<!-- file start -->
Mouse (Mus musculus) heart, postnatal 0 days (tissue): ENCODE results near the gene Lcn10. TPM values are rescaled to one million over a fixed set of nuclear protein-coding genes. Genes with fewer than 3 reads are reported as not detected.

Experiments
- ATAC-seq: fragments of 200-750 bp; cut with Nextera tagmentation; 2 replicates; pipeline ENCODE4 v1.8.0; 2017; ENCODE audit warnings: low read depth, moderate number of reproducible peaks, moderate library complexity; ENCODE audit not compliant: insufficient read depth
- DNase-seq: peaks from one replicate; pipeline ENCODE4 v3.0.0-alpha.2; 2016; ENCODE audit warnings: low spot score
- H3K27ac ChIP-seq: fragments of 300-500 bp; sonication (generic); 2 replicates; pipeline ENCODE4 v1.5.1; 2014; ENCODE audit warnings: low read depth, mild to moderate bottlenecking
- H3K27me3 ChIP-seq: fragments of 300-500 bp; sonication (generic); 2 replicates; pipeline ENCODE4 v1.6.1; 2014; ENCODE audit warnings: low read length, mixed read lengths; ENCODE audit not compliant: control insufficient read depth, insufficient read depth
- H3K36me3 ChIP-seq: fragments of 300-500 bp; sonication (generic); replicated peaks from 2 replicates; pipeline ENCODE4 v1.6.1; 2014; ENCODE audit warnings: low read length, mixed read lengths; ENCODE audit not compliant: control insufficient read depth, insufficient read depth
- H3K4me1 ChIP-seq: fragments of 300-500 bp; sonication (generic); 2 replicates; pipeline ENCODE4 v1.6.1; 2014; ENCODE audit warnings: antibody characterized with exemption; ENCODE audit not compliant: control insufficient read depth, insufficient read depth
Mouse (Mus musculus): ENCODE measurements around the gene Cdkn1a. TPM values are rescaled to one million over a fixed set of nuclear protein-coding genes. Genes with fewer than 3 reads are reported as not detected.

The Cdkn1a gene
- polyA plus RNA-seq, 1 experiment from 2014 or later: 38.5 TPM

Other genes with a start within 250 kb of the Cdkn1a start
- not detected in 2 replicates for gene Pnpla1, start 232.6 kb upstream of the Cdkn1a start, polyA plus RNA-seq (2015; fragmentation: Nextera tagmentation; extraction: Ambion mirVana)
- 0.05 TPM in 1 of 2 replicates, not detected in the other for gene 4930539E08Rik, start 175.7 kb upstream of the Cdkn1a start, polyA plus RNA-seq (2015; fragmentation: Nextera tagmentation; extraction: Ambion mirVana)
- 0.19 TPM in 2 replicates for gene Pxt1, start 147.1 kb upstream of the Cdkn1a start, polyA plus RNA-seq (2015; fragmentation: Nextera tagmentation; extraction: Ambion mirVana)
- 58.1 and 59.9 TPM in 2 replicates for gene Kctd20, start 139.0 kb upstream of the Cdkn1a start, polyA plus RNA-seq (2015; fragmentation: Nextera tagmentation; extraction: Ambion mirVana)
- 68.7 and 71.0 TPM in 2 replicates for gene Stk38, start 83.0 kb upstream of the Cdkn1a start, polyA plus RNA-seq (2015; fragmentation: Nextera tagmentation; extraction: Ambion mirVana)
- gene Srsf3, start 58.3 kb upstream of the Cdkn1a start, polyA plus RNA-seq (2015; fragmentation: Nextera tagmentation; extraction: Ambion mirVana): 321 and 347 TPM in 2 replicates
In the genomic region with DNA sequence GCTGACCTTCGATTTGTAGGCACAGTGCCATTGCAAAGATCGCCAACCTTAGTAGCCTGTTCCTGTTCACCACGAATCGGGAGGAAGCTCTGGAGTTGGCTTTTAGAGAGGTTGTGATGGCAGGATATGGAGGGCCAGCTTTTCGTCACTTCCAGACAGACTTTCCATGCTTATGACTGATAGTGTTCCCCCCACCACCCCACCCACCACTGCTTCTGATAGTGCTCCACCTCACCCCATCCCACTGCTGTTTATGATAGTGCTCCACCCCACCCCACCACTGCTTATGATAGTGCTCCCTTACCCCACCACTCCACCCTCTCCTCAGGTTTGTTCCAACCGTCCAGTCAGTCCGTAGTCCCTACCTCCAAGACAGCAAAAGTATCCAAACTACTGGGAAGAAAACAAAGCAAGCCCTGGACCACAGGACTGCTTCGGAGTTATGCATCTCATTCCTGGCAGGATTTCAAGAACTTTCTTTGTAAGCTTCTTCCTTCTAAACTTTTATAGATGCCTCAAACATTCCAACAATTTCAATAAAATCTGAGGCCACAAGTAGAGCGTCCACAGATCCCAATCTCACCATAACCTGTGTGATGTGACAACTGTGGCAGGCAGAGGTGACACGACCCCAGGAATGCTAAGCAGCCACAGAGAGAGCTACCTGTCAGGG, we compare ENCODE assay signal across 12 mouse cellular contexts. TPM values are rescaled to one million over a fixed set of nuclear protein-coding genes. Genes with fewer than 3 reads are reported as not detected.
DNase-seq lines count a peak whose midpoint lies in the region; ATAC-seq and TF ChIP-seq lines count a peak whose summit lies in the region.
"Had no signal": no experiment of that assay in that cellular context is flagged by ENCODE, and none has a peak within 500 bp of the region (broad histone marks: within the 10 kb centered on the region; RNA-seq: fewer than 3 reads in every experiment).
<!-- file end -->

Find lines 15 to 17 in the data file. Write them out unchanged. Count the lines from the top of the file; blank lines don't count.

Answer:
- 0.19 TPM in 2 replicates for gene Pxt1, start 147.1 kb upstream of the Cdkn1a start, polyA plus RNA-seq (2015; fragmentation: Nextera tagmentation; extraction: Ambion mirVana)
- 58.1 and 59.9 TPM in 2 replicates for gene Kctd20, start 139.0 kb upstream of the Cdkn1a start, polyA plus RNA-seq (2015; fragmentation: Nextera tagmentation; extraction: Ambion mirVana)
- 68.7 and 71.0 TPM in 2 replicates for gene Stk38, start 83.0 kb upstream of the Cdkn1a start, polyA plus RNA-seq (2015; fragmentation: Nextera tagmentation; extraction: Ambion mirVana)